Farmers are to be given up to €1,000 each to help them grow silage as part of a €55 million scheme to offset the grain shortage caused by the war in Ukraine.
The Cabinet is set to approve a major new scheme for farmers to grow silage, with the cost of silage likely to rise by up to 30 per cent this year because of the war and the wider cost-of-living crisis, leading farming groups to demand urgent action.
As the Irish Examiner reports, Minister for Agriculture Charlie McConalogue will bring a memo to Cabinet on Tuesday where he will outline plans for a €55 million package to support farmers to grow crops to ensure sufficient feed for cattle this winter.
According to the memorandum, the package being developed will reward farmers with a €100/hectare payment for all silage cut up to 10 hectares.
This means farmers will be eligible to receive up to €1,000 each, with the payment to be made later in the year. While a budget is not yet finalised, it is understood that up to €55 million could be earmarked for it.
The Irish Natura and Hill Farmers Association (INHFA) has said a silage and hay subsidy must be introduced to offset the massive increase in fertiliser, plastic and diesel prices this year. A payment of at least €5 a bale will be required for farmers, the body said.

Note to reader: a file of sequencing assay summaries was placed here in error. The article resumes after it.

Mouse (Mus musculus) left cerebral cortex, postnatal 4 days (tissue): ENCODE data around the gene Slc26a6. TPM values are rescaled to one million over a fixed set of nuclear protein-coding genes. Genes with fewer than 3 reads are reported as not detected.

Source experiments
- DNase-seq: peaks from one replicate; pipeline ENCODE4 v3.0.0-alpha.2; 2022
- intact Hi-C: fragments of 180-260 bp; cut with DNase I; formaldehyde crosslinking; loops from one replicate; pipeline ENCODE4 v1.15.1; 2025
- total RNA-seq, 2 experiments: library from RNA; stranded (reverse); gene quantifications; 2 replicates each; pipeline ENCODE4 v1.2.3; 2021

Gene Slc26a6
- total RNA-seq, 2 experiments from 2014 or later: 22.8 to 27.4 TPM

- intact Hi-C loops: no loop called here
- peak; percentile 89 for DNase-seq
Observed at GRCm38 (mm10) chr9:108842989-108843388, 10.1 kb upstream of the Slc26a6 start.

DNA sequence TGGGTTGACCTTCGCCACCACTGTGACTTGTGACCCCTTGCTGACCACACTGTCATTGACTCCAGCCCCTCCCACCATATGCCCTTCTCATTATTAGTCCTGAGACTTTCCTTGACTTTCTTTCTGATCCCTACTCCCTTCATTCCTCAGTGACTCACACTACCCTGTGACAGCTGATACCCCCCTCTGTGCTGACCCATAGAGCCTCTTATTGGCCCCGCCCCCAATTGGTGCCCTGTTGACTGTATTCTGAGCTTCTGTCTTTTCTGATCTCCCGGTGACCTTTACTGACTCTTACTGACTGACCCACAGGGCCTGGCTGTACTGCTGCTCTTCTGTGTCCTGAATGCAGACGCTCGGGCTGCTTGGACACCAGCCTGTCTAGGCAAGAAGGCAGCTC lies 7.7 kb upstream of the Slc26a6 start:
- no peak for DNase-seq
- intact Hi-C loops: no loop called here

It is demanding that Mr McConalogue push for support as a matter of urgency.
It is estimated that the cost of making baled silage this summer will increase by close to 30 per cent, and INFHA president Vincent Roddy estimated that the price could hit €30 a bale this year.
The Irish Farmers' Association (IFA) has welcomed the support but said more will be needed.
“Skyrocketing input costs are putting huge pressure on farmers and we are already behind time in encouraging farmers to maximise grass growth,” IFA President Tim Cullinan said.
“The Minister must move quickly to announce the details and get the scheme up and running. The way input costs are going, more support will be needed. There are real food security concerns emerging from global agencies and it’s important that Irish farmers are helped and supported to produce food."